My husband parallel parked his Highlander along the curb of the narrow street in front of my daughter’s red brick, DC row home. The front door flung open and Jackie strutted out to meet us cradling a black and white, drooling, fur ball. She wore jeans with holes in both knees, a purple tank top, long ponytail, and the grin of a child introducing her parents to their first grandchild.
I wrestled the puppy out of her arms and kissed the top of his soft head, he licked my face in return. Jackie said, “Meet Walter.”
Walter is a Bernedoodle, one of those nouveau combos—half Bernese Mountain dog, half Poodle.
He is also my daughter’s coronavirus coping companion.
Jackie’s always loved dogs. For her tenth birthday, we surprised her with a Sheltie, Jasmine. We tied a scarf over my daughter’s eyes and drove her down a long country road to a farmhouse pulsing with the cries of squealing puppies. A weathered woman, her hair in a kerchief, led us to a pen filled with wagging tails and slobbering tongues. We removed Jackie’s blindfold as the litter of hopefuls scrambled up her legs, and I asked, “Which one is yours?”
Now, years later, Jasmine has died of old age and Jackie is married and moved from Baltimore to DC. She’s yearned for another dog of her own, but acknowledged, “I’m never home. I don’t want to leave a dog alone all day.” She filled her void with other people’s dogs, texting us pictures of cuddly canines captioned “look how adorable” and calling us with details of puppy encounters, “Mom, I saw this Shih Tzu in the park, he was the size of my hand and he was running in circles chasing his tail.” When I pried for particulars about her life, I got nothing.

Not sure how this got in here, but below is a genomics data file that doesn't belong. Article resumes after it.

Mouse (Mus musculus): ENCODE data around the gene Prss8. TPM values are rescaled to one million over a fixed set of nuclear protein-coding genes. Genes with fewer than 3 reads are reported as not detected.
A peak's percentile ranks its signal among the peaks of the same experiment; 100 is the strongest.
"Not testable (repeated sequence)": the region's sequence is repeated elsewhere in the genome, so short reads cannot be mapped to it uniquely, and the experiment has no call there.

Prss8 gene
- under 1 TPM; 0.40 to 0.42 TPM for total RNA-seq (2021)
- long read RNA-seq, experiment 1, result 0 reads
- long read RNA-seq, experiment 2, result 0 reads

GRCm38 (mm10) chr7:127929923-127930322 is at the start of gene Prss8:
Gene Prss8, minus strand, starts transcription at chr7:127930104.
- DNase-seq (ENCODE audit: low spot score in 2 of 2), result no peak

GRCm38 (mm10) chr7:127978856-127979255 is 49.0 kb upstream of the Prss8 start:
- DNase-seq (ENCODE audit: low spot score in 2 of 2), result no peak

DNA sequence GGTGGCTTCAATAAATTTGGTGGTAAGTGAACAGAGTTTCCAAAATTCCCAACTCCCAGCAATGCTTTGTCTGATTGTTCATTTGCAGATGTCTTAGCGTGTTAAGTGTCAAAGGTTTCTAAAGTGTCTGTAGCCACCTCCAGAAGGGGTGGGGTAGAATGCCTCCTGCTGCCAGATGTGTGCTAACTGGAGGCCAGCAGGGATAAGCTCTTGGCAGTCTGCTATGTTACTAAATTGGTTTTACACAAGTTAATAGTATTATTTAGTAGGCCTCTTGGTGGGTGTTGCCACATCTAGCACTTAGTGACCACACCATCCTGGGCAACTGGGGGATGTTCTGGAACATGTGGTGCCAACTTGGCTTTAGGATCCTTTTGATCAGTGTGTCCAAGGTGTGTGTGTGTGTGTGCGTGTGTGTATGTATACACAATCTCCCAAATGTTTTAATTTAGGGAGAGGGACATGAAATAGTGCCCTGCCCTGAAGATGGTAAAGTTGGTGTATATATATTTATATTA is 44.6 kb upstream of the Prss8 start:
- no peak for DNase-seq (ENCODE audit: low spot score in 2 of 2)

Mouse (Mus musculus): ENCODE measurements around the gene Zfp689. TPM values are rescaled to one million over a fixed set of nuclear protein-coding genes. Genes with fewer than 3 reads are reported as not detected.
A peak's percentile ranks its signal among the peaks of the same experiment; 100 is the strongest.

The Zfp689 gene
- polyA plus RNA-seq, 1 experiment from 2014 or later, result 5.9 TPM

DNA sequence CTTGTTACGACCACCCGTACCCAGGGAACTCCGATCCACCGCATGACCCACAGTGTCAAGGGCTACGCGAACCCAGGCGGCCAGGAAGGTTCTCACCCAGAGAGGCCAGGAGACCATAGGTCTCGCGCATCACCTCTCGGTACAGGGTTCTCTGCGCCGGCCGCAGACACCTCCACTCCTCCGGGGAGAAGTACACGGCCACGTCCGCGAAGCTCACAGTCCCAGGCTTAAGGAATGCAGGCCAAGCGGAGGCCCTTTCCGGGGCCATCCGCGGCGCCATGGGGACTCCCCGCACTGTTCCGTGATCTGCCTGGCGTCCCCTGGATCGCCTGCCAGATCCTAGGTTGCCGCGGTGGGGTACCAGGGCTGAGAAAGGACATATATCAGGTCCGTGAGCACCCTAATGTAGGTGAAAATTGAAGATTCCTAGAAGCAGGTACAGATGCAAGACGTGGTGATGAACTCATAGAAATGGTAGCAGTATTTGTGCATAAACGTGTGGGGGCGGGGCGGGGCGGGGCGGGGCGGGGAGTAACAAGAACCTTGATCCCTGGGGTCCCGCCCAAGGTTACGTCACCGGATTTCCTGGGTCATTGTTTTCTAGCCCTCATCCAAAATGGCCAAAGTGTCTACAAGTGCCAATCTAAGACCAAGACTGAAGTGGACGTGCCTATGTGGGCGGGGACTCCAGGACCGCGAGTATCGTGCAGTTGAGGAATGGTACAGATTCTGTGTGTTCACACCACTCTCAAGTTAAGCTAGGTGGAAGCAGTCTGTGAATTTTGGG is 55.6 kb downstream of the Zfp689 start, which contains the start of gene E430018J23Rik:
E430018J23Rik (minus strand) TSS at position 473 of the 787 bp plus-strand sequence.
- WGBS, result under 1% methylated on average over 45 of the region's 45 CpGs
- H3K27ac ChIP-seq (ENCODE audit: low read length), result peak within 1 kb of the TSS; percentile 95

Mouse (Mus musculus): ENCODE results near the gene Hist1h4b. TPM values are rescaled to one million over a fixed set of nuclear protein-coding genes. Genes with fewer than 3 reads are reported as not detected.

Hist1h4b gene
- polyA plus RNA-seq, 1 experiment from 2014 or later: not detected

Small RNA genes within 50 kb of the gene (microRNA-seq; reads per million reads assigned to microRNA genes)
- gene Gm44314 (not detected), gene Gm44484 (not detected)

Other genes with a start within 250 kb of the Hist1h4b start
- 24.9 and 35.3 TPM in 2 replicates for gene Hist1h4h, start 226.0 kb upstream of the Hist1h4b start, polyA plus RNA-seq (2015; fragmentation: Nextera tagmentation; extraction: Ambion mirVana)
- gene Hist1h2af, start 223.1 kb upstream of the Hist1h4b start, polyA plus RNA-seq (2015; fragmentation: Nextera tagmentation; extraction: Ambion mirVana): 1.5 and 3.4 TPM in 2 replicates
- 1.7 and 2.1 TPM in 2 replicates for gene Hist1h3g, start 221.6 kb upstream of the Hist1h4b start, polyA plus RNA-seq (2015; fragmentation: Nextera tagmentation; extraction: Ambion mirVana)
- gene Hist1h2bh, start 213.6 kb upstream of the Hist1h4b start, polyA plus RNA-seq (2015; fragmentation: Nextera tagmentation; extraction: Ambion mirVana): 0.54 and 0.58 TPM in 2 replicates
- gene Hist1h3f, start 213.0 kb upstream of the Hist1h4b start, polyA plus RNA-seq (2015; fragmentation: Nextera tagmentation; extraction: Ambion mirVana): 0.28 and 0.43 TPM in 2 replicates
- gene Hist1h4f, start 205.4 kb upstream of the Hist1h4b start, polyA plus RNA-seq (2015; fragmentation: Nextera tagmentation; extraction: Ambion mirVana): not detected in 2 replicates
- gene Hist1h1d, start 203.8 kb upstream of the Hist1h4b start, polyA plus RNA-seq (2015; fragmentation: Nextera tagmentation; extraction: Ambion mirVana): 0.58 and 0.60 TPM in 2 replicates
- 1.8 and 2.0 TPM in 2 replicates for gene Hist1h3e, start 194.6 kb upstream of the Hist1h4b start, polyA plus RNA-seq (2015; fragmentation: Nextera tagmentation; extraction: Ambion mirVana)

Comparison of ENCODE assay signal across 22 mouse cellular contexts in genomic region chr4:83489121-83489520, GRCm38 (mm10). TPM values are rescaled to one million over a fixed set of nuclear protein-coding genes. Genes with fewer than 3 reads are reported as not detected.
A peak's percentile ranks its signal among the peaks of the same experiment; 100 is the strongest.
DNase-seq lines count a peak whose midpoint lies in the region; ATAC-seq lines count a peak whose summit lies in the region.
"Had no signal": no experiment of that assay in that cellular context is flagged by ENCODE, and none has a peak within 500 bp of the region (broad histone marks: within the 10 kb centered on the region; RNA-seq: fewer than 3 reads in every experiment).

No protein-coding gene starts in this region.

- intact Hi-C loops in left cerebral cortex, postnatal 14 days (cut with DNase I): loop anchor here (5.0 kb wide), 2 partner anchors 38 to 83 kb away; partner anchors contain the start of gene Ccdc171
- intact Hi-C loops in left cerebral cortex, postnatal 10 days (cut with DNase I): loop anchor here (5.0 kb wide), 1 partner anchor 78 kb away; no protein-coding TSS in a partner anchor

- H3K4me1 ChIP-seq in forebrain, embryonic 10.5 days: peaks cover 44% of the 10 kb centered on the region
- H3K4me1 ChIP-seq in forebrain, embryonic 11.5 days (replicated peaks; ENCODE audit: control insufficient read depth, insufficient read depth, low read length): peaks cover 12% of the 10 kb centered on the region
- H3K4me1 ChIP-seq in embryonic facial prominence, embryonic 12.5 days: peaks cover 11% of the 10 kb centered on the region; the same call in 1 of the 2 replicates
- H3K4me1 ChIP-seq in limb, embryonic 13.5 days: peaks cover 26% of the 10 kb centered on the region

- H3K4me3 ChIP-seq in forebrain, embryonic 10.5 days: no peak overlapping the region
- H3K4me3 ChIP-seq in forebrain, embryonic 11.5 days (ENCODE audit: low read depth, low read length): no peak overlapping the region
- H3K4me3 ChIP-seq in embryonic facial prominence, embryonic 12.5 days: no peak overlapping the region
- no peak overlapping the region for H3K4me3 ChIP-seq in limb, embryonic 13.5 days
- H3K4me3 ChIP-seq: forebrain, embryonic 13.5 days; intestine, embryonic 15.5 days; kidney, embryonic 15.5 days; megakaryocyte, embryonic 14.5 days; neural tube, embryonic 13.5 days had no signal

Then came the pandemic.
I had just learned how to pronounce Fauci, when Jackie called me and said, “It looks like I’ll be working from home for the foreseeable future. I’m thinking, this might be a perfect time to get a puppy.”
A week later she put a deposit on the, then, four-week old Bernedoodle.
When Walter was old enough to leave his mother, Jackie, and her husband, Lorin, drove to Ohio, fourteen hours round trip, to claim him. They brought toilet seat covers, masks, sanitizer, wipes, and a cooler of food. At home, waiting for Walter, were two different sized crates, a pen, red collar and leash, plaid harness, puppy chow, bully sticks, digestible chews, and a variety of squeaky teething objects.
The new family of three settled into a routine. Jackie and Lorin took Zoom calls on laptops in makeshift offices during the day, taking turns walking Walter. In the evenings, Walter cuddled on the sofa between their thighs, as they watched coronavirus updates and dog training videos. Jackie joined a Bernedoodle Facebook group and a subscription delivery service for monthly “age appropriate” treats and toys.
Worried about Walter’s ability to socialize during Covid, Jackie sent him to puppy kindergarten, though she was not allowed to accompany him into the “classroom.” Later, he advanced to courses like “Who is Walking Who?”
Walter has adjusted well—and, for the most part, so have Jackie and Lorin.
Their toughest issue is separation anxiety—Jackie’s, not Walters.
They spent last weekend with us at the beach. When we went out to dinner, wearing our facemasks (until food came) and seated outside, Jackie said, “I wonder how Walter is doing.”
We had not yet looked at the menu.
I said, “I’m sure he’s fine. The house is puppy-proofed and the doors to the bedrooms are shut—there’s nothing to worry about.”
“At home we have a video-cam, I like knowing what he’s doing every minute,” she answered.
I am grateful that Walter has demanded my daughter’s full attention at a time we’ve all craved distraction. It’s hard to focus on coronavirus while housebreaking a dog. Walter has filled my daughter’s heart and, in so doing, tempered her isolation, displacement, angst, and grief.
He has also filled mine. When they visit and I hear that kerplunk, kerplunk of those bread–loaf sized paws and receive a face full of kisses—in that moment, I too forget—these times which I’ll always remember.
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